that’s the term I invented to describe my new solo album, ‘spaces_io (volume I)’ – a means of escape from the confines of your room during lockdown.

It’s my fourth album but it’s also the first of its kind, sort of.


I started ‘absurdcus’ back in 2003 as a means of always having a creative öutlet at hand. But it wasn’t until recently that I realised that it has become my most valuable educational resource.

Basically I learned everything I know or am good at by working on my absurdcusian craft. From composing, playing and recording instruments, using a DAW, mixing, to filming and editing videos, 2D and stop-motion animations, writing gear reviews, playing in bands, social media skills etc.

The absurdcus motto is my own motto – audio, video, disco – I hear, I see, I learn.


my fourth release is a sort of return to the roots, as cheesy as that may sound.

Lately it has become increasingly difficult for me to write any music, I felt nothing I wrote was good enough, I needed to raise the bar with every note. Every chord progression needed to be something one wouldn’t expect, every melody innovative, every beat unheard of. And that basically stopped me in my tracks, the joy of writing was slipping through the cracks.

This record is the opposite of that, it’s a reminder of why I started playing music in the first place. It was not so I could swing a psychic bat at my head for not coming up with the most original basslines. It was not because I had something very important to say and felt other people should hear it, too.

It was because it was easier to pour emotions into sounds than into words. And learn along the way.

‘spaces_io’ is a reminder that I DO NOT have to adhere to any guidelines. I can write a 13 second punk song using only spoons if I want to. Well, maybe on the next record, not this one, though.

So, without further ado – here are 30 minutes of bass scapes,  explorations of spaces. All sounds are  made with electric, fretless, acoustic and electric upright bass. The album is mostly built on improvised pieces recorded during quarantine in 2020, what a year, right?


As always, you can download it for free (or pay-what-you-want) at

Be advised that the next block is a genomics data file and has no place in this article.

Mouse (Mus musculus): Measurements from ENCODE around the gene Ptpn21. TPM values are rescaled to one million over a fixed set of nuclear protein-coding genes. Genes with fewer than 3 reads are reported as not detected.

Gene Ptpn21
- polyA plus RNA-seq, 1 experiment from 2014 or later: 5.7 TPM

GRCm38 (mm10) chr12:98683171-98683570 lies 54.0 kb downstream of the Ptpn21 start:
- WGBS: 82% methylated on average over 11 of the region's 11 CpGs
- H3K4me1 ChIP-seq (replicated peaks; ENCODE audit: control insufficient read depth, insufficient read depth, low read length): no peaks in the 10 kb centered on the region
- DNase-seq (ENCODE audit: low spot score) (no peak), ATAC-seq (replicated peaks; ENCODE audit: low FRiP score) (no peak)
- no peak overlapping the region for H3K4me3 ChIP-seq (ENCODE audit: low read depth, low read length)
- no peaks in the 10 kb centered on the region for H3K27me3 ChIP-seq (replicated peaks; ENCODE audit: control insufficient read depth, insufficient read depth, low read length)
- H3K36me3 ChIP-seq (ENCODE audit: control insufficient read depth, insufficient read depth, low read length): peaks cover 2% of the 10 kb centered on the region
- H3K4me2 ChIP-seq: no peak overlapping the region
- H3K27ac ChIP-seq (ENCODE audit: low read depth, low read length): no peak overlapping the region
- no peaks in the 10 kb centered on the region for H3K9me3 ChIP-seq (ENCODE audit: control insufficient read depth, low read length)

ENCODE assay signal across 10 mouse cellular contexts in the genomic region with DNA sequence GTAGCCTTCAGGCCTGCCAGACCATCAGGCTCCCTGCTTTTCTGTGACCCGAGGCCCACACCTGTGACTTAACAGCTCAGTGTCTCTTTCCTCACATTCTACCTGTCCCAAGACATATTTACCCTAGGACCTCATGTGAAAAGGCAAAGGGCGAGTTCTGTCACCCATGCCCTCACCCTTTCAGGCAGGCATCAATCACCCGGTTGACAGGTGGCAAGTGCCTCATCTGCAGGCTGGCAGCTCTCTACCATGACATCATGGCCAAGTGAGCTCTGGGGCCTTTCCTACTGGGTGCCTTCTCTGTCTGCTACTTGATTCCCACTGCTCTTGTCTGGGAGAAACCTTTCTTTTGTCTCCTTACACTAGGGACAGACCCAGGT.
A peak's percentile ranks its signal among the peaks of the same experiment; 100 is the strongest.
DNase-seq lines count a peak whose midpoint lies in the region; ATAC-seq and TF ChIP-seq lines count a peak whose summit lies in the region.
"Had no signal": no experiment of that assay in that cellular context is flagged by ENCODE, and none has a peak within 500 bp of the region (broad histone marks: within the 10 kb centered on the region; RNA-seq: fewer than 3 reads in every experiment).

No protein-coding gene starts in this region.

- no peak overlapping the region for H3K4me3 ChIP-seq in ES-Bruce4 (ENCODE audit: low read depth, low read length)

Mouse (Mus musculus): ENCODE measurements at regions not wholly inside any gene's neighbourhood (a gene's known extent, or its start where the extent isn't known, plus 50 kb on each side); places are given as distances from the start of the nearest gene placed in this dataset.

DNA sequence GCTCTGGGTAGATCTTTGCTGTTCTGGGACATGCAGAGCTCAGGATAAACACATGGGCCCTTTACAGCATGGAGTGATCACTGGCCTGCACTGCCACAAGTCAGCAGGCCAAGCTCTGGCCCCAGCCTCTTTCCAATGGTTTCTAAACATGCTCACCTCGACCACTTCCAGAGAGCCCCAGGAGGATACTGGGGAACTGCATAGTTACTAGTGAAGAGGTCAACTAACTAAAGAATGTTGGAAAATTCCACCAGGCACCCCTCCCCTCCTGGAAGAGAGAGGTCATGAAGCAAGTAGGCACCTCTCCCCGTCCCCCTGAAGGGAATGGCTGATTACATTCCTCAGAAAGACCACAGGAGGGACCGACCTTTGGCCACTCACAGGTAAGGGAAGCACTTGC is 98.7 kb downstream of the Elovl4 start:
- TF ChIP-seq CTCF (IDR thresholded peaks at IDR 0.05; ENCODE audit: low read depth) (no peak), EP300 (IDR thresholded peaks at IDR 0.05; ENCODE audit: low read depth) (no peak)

Or listen to it on YouTube below.

Or stream it on Apple Music, Spotify, Tidal and the likes soon.

Or check the hyperfollow link here.

Or do none of the above, that’s ok as well!



Well, this one is done, on to new adventures then!

I’ve always loved this phrase

it’s such a good description of a huge part of my life. It means “I hear, I see, I learn” in latin. It somewhat explains why I try to keep my music as free downloadable albums.

I am self-taught at everything I am marginally good at. This, of course, has its advantages and disadvantages. An immediate disadvantage would be lacking the terminology and having to use my own convoluted maps instead of the common shortcuts. On the other hand, the biggest advantage would be coming to appreciate and treasure the learning process.

I never considered myself to be a real musician, though I’ve been playing an instrument for 20+ years. Sounds odd, I know, but bear with me. I grew up not knowing that music can be taught but instead I thought you must be born with the ‘gift’. Music must be a magical, mysterious phenomenon, no way you could reduce it to rules and structure and mathematics. I always labelled myself an amateur even when a large chunk of my income was from playing music. Damian Erskine recently changed my mind though with this video and I upgraded the label to ‘music enthusiast’.

My first album’s called ‘the Öutlet‘ and it’s more of a collection of tunes from 2003 to 2011 than an album. I put it up online because I have some very insistent friends. My second album is called ‘a drop of Calm‘ and it was composed in 2 weeks after the very difficult oct-nov of 2015. My third album is from 2017 and it’s called ‘T‘. Initially it was meant to be a soundtrack to a video-game, hence the more electronic vibe. All 3 albums are free to download, or you can pay what you want for them. They are free not because I don’t consider them valuable. Quite the contrary, they are free because they are very valuable to me.

Album no.4 is in the works

and slowly but surely it will come to fruition. I’m in the 8th year of carefully balancing a steady full time job (albeit working from home), a very actively gigging band with family life and other paraphernalia. Slowly but surely new lessons will be learned.

And talking about new lessons, here’s a video I did.

‘A day in the life of’  type of skit. And I admit it, besides having received quite a few messages on FB from absurdcus fans, the only other reason I wanted to have my albums on streaming platforms was to be able to have my own music on my Instagram stories. And it’s very cool for my cat videos to have an absurdcusian soundtrack!

Also, here’s my VIP LINK if you want a Distrokid subscription. You get a 7% discount off your first year. And it’s very easy to use, yay. Have fun!